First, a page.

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The registry and Proof of usage  

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youcefb9
(@youcefb9)
Junior Member

Hi Harlan,
I didnt know about your tool but there is one truth I have to tell you, maybe this is shared by other readers as well.

The word "perl script" is off putting. no matter how great your product is, it relate to a reliance on a complex installation of the perl engine, setup, …etc just to dig the vlaue of one registry key. imagine a busy analyst that needed to deliver results now, there is no time to play around with scripts.

I know that you can convert this to an exe, but for marketing sake avoid the word perl and you'll be laughing (by the way I have expienced the same situation with autopsy, TSK is a great tool but autopsy sucks).

As for the open source v commercial, I am an advocate of the open source approach and I believe they have an upper hand in certain area when compared to commercial tool. it's a long subject that requires a thread on its own.

by the way, you mentioned that you tool can read raw registry file what do you mean by that? are you implementing a reverse engineering technique to read the registry content or you mean you are using the the Registry API to read the raw files?

regards

youcef

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Posted : 12/11/2005 3:36 am
keydet89
(@keydet89)
Community Legend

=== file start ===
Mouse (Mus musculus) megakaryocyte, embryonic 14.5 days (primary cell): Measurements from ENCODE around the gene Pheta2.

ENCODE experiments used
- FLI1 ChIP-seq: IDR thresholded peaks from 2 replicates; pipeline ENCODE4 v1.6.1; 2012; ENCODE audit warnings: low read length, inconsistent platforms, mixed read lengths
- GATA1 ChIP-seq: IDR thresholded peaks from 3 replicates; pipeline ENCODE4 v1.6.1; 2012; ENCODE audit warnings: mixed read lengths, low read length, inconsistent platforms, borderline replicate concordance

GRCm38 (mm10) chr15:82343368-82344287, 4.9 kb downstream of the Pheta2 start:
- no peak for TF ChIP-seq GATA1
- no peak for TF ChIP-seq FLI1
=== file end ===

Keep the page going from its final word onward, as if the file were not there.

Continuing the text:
youcefb9,

> The word "perl script" is off putting. no matter how great your product is, it
> relate to a reliance on a complex installation of the perl engine, setup

I'm sorry that you feel that way. From my perspective, there is nothing complex about the Perl installation…I even included an appendix in my book that describes how to (easily) set up Perl for use on a CD.

> just to dig the vlaue of one registry key.

My response was not intended to refer to looking for a single Registry key/value, but instead to show how powerful Perl can be for implementing or automating all sorts of analyst tasks.

> imagine a busy analyst that needed to deliver results now, there is no
> time to play around with scripts.

Imagine the power at an analysts fingertips if he has the scripts to retrieve the information he's looking for in an automated fashion, saving himself a great deal of time and effort.

> are you implementing a reverse engineering technique to read the registry
> content or you mean you are using the the Registry API to read the raw
> files?

Neither. The script(s) I mentioned open the raw Registry files in binary mode and parse through them, retrieving data. There is reverse engineering in the sense that the MS API is completely bypassed. This means that the same script can be used on Windows, Linux, Solaris, and even the Mac G5 (different endian architecture).

Harlan

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Posted : 23/11/2005 4:20 pm
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